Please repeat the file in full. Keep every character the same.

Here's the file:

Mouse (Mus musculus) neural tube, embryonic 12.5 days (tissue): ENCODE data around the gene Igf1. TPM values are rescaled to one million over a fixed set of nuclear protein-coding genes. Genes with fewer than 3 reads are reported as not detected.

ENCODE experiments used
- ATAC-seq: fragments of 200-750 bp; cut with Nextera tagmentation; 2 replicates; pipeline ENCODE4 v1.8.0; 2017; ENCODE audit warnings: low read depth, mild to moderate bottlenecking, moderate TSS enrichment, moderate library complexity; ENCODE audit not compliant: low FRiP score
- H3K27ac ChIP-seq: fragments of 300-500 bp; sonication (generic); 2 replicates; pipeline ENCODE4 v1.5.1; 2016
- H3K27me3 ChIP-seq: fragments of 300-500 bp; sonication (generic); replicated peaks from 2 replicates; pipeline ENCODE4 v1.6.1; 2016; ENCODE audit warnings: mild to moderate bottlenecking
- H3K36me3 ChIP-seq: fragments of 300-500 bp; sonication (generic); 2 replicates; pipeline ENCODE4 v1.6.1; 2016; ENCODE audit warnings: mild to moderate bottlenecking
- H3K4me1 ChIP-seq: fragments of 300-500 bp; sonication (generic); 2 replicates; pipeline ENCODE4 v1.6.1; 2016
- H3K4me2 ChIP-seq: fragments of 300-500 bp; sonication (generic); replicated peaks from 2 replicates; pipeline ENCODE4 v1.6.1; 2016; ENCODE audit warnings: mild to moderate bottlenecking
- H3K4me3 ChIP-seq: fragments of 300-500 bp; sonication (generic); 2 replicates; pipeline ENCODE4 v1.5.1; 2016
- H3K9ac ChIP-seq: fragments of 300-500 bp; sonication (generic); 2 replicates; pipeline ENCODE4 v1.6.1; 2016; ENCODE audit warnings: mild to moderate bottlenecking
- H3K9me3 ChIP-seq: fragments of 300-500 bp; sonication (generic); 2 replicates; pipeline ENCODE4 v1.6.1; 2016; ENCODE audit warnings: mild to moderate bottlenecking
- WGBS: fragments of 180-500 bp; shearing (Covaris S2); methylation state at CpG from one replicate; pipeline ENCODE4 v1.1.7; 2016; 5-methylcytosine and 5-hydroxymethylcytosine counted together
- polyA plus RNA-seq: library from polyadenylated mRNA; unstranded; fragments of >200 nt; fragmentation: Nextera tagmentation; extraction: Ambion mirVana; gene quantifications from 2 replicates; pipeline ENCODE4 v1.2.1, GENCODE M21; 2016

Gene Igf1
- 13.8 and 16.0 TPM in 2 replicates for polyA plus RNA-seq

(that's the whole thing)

Mouse (Mus musculus) neural tube, embryonic 12.5 days (tissue): ENCODE data around the gene Igf1. TPM values are rescaled to one million over a fixed set of nuclear protein-coding genes. Genes with fewer than 3 reads are reported as not detected.

ENCODE experiments used
- ATAC-seq: fragments of 200-750 bp; cut with Nextera tagmentation; 2 replicates; pipeline ENCODE4 v1.8.0; 2017; ENCODE audit warnings: low read depth, mild to moderate bottlenecking, moderate TSS enrichment, moderate library complexity; ENCODE audit not compliant: low FRiP score
- H3K27ac ChIP-seq: fragments of 300-500 bp; sonication (generic); 2 replicates; pipeline ENCODE4 v1.5.1; 2016
- H3K27me3 ChIP-seq: fragments of 300-500 bp; sonication (generic); replicated peaks from 2 replicates; pipeline ENCODE4 v1.6.1; 2016; ENCODE audit warnings: mild to moderate bottlenecking
- H3K36me3 ChIP-seq: fragments of 300-500 bp; sonication (generic); 2 replicates; pipeline ENCODE4 v1.6.1; 2016; ENCODE audit warnings: mild to moderate bottlenecking
- H3K4me1 ChIP-seq: fragments of 300-500 bp; sonication (generic); 2 replicates; pipeline ENCODE4 v1.6.1; 2016
- H3K4me2 ChIP-seq: fragments of 300-500 bp; sonication (generic); replicated peaks from 2 replicates; pipeline ENCODE4 v1.6.1; 2016; ENCODE audit warnings: mild to moderate bottlenecking
- H3K4me3 ChIP-seq: fragments of 300-500 bp; sonication (generic); 2 replicates; pipeline ENCODE4 v1.5.1; 2016
- H3K9ac ChIP-seq: fragments of 300-500 bp; sonication (generic); 2 replicates; pipeline ENCODE4 v1.6.1; 2016; ENCODE audit warnings: mild to moderate bottlenecking
- H3K9me3 ChIP-seq: fragments of 300-500 bp; sonication (generic); 2 replicates; pipeline ENCODE4 v1.6.1; 2016; ENCODE audit warnings: mild to moderate bottlenecking
- WGBS: fragments of 180-500 bp; shearing (Covaris S2); methylation state at CpG from one replicate; pipeline ENCODE4 v1.1.7; 2016; 5-methylcytosine and 5-hydroxymethylcytosine counted together
- polyA plus RNA-seq: library from polyadenylated mRNA; unstranded; fragments of >200 nt; fragmentation: Nextera tagmentation; extraction: Ambion mirVana; gene quantifications from 2 replicates; pipeline ENCODE4 v1.2.1, GENCODE M21; 2016

Gene Igf1
- 13.8 and 16.0 TPM in 2 replicates for polyA plus RNA-seq